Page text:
Vermont’s Scott signs ‘HOME’ bill, legalizing duplexes statewide and tweaking Act 250

Published: 6/6/2023 4:52:37 PM
Modified: 6/6/2023 4:52:37 PM

Gov. Phil Scott signed a wide-ranging bill Monday that aims to ease Vermont’s housing crisis by chipping away at certain state and local regulatory barriers to residential construction. 

Among several municipal reforms, S.100 will effectively ban single-family zoning statewide by legalizing duplexes wherever year-round residential development is allowed. (Towns and cities will also have to allow tri- and four-plexes if the area is served by water and sewer.) The “Housing Opportunities Made for Everyone,” or HOME, law will also make smaller, temporary reforms to Act 250, Vermont’s more than 50-year-old land-use law.

“This bill represents what we can get done when we all come to the table, work through our differences, and reach compromise to the benefit of all Vermonters, especially our most vulnerable and marginalized,” the Republican governor said in a statement Monday. “We will continue to focus on turning the tide of this housing crisis. More important work lies ahead, but this bill is a great start.”

Support for the bill was widespread and crossed party lines: A final roll call in the House saw 135 members vote in support of the measure and just 11 oppose it. The Senate, likewise, passed out an earlier version of the legislation on a 27 to 2 vote.

Indeed, the debate centered not so much on what was in the bill as what was left out: namely, more aggressive roll-backs of Act 250. Some municipalities did object to the bill’s local zoning reforms, and the Vermont League of Cities and Towns strongly opposed them, arguing that the state was forcing municipalities to give up their power without making an equivalent sacrifice. But even the league’s chief objections were fundamentally an argument for further Act 250 reform — not against zoning changes.

Environmental watchdogs opposed major amendments to Act 250, arguing that proposals did little to ensure that new housing would actually be affordable. A final compromise increases the threshold at which state review is triggered under the law to 25 units, but only in certain state-designated areas. 

Those Act 250 tweaks also expire in 2026. Several reports are due back to the Legislature next year on the subject of the law’s potential modernization, and environmentalists reasoned that any permanent changes should wait until the state has those findings in hand. 

A fierce debate about whether — and how — to reform the landmark land-use law is expected to start anew when lawmakers reconvene in 2024, a fact Scott hinted at in Monday’s bill-signing statement.

“Given the depth of our housing crisis, we know there are more reforms needed to really turn the tide, particularly with Act 250,” Scott said in his statement. Noting that he has long pushed for such changes, the governor added, “I will continue to pursue commonsense modernizations to make sure all Vermonters can afford a safe, decent home.”

The bill was the result of months of behind-the-scenes work that predated the start of the legislative session in January and involved environmentalists, planners, lawmakers and administration officials.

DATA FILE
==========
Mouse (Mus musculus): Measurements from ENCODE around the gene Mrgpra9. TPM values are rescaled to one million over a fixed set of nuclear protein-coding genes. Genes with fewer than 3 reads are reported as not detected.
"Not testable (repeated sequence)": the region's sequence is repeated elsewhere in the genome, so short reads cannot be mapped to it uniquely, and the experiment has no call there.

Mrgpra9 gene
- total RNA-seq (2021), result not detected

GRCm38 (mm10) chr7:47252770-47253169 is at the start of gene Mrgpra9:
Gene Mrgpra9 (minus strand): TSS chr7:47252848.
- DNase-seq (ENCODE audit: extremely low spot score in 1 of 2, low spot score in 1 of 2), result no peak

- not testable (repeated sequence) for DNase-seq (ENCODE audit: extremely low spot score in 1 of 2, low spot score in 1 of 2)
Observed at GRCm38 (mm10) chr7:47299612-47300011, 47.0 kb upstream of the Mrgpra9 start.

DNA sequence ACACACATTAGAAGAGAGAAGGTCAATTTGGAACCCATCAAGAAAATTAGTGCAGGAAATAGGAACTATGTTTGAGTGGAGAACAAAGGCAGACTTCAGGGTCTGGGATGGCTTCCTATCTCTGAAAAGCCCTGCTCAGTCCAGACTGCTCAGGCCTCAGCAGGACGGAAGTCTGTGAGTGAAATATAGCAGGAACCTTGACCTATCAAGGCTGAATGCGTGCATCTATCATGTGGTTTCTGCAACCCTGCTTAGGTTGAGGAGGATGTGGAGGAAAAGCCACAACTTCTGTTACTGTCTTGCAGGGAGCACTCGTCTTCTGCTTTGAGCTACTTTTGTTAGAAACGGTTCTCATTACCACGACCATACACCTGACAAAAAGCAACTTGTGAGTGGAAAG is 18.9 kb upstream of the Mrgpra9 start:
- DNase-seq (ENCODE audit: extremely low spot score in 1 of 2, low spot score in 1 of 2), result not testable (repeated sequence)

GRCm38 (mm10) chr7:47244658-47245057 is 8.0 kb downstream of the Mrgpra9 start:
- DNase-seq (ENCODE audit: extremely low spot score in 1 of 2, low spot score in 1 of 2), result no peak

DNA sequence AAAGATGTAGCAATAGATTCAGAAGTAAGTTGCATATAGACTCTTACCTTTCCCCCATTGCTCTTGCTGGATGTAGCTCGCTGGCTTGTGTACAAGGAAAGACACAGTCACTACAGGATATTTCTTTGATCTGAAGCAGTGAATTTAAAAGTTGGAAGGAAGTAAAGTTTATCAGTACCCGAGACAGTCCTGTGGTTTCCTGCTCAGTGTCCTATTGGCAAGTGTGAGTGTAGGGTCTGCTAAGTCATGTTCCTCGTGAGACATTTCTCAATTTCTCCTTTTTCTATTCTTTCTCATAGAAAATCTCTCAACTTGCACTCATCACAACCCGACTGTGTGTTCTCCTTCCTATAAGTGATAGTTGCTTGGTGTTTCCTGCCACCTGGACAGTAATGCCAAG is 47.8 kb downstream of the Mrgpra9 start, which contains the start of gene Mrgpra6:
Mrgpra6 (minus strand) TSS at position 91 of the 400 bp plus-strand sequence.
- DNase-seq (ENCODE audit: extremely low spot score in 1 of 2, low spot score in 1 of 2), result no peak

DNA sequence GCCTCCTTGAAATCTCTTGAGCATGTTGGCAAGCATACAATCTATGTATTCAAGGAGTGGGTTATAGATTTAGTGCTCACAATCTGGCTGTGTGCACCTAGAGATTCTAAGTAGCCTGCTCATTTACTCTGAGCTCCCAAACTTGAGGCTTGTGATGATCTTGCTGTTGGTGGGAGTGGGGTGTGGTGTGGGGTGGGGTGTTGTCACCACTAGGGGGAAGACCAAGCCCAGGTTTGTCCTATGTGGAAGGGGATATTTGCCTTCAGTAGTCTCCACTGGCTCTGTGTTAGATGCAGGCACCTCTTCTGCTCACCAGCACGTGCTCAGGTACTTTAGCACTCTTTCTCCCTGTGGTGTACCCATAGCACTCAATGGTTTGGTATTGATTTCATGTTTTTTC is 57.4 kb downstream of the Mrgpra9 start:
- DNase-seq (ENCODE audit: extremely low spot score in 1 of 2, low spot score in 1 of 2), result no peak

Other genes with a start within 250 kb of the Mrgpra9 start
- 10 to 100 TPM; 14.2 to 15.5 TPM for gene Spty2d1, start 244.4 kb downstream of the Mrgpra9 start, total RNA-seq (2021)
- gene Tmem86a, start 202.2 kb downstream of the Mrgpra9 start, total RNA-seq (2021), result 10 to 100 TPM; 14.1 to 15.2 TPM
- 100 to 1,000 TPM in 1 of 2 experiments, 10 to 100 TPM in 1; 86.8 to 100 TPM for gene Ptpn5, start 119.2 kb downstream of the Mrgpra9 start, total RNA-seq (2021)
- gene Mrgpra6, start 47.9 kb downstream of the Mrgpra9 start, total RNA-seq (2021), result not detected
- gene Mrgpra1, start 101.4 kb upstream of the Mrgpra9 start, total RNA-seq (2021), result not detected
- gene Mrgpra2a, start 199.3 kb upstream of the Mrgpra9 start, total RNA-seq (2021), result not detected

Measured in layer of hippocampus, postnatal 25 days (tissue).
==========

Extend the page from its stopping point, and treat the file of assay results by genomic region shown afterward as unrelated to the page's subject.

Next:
“This is an issue that, directly or indirectly, affects all Vermonters,” Rep. Seth Bongartz, D-Manchester, who spearheaded those pre-session talks, said in a statement released by Scott’s office. “It is rewarding that the Administration and the Legislature were able to come together, work shoulder-to-shoulder, and get something this important done for the people of Vermont.”

The new law’s municipal provisions echo “Yes in my backyard” reform movements across the country, whose proponents argue that certain zoning rules — some with segregationist roots — have effectively outlawed cheaper, denser housing in much of America. Oregon, for example, banned single-family zoning in 2019; California did so in 2021 (to muted effect so far); and Washington state followed suit (with some notable exceptions) this year.

The law will also ease local parking space requirements, which developers say often require housing projects to sacrifice units to make room for unnecessary parking spots. And residents appealing the zoning permit of an affordable housing project won’t be allowed to do so on the grounds that it goes against the “character of the area.” 

Several provisions, including new minimum density requirements, specifically apply to areas served by municipal water and sewer, and the bill’s proponents say they’re intentionally directing new housing into areas that are already developed to avoid sprawl. 

Most municipal reforms take effect in December 2024. But provisions that will make it harder for municipalities to block the establishment or operation of a homeless shelter go into effect this September.

The legislation was also championed by Sen. Kesha Ram Hinsdale, D/P-Chittenden Southeast, the new chair of the Senate’s Economic Development, Housing & General Affairs committee.

“Vermonters have never been more unified in asking us to prioritize permanent, affordable housing,”  Ram Hinsdale said in a statement. “They can be proud that we set aside our differences in Montpelier and forged an uncommon alliance to deliver historic reforms. Creating a pathway to homeownership should not be partisan, and what we accomplished put Vermont families ahead of political gridlock, so we can see smart, compassionate growth in all corners of the state.”

The law also authorizes tens of millions in one-time spending on affordable housing construction. But that money is tied up in the state budget, which Scott vetoed last week — over unrelated objections — and could be released once the Legislature either overrides the governor or writes a new spending plan to which he agrees.

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